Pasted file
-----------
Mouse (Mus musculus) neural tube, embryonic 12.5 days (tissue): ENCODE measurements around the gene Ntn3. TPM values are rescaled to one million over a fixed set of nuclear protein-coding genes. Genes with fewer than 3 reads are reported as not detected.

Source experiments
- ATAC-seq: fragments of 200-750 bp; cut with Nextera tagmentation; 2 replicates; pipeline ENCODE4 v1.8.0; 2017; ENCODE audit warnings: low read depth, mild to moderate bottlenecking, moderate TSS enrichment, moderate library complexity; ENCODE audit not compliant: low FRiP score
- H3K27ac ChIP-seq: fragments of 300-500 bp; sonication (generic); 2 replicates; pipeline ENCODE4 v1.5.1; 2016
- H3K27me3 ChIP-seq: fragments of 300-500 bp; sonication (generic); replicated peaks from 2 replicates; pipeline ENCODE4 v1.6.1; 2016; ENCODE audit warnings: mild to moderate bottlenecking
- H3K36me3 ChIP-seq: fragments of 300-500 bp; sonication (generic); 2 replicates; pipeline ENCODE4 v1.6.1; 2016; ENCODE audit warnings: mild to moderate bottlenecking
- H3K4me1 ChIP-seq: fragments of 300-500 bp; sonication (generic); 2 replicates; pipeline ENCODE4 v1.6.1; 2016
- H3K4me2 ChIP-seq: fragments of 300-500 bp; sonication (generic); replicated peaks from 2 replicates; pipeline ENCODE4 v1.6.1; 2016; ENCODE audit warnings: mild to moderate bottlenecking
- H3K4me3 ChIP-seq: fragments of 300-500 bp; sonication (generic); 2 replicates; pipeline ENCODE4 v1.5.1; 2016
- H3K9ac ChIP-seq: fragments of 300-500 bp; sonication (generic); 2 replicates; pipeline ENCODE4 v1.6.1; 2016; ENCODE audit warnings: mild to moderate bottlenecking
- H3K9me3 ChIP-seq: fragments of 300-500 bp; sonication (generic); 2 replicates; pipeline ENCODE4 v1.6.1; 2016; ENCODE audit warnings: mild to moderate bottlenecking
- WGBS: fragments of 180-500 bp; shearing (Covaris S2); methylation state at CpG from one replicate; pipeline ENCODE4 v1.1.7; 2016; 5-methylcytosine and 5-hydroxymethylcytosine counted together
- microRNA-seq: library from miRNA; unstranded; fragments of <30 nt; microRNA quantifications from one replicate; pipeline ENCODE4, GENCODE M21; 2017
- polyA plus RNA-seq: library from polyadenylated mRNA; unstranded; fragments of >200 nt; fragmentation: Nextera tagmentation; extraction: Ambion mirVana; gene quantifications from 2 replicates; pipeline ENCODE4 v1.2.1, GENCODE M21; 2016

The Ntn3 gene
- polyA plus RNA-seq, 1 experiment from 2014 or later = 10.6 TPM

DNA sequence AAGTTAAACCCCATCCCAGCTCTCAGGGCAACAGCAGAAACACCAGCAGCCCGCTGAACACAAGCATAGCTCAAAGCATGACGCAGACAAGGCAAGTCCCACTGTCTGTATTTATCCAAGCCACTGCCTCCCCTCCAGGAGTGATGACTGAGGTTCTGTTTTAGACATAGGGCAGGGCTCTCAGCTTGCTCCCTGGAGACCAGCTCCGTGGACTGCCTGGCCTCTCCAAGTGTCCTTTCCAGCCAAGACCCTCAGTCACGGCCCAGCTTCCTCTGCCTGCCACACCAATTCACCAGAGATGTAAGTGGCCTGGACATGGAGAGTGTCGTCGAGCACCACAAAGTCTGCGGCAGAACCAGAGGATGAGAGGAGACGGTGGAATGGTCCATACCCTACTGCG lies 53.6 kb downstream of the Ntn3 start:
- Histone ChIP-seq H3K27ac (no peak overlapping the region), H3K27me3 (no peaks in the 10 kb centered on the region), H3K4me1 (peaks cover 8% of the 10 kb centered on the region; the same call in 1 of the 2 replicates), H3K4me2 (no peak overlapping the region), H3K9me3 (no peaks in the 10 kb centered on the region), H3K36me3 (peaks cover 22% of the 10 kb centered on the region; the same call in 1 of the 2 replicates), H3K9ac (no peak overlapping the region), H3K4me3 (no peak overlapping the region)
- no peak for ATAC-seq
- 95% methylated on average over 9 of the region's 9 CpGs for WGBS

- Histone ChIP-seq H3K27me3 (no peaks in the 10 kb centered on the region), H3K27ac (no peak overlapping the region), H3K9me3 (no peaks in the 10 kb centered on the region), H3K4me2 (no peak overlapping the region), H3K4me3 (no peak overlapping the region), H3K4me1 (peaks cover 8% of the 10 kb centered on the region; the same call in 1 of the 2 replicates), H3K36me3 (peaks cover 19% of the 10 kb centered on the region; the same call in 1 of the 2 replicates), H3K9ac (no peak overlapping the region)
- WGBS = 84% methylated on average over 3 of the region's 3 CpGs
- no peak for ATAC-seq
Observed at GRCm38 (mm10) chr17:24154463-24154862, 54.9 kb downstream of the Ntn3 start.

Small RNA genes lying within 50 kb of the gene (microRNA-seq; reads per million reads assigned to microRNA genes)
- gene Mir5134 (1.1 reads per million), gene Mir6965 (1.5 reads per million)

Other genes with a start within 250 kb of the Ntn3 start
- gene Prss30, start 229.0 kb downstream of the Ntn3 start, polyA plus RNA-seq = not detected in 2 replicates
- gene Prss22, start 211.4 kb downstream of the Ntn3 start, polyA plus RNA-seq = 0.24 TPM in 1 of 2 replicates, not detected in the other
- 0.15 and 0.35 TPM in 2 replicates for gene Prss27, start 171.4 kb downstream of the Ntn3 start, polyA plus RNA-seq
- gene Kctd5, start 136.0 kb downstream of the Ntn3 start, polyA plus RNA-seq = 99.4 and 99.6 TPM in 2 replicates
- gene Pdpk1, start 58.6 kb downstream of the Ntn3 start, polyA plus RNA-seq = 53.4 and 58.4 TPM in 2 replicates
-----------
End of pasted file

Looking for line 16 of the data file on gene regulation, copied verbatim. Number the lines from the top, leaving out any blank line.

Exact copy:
- polyA plus RNA-seq, 1 experiment from 2014 or later = 10.6 TPM